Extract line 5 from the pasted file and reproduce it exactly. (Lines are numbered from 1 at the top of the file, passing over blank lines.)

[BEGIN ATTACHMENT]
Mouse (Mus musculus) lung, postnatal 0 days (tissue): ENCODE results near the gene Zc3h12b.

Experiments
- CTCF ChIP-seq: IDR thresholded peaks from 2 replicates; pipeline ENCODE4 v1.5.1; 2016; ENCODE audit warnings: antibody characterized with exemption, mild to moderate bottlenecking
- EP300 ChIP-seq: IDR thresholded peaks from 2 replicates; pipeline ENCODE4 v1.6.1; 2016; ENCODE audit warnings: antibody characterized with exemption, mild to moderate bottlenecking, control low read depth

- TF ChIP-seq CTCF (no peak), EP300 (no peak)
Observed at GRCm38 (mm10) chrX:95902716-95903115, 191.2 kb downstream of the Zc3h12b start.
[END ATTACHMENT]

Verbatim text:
- TF ChIP-seq CTCF (no peak), EP300 (no peak)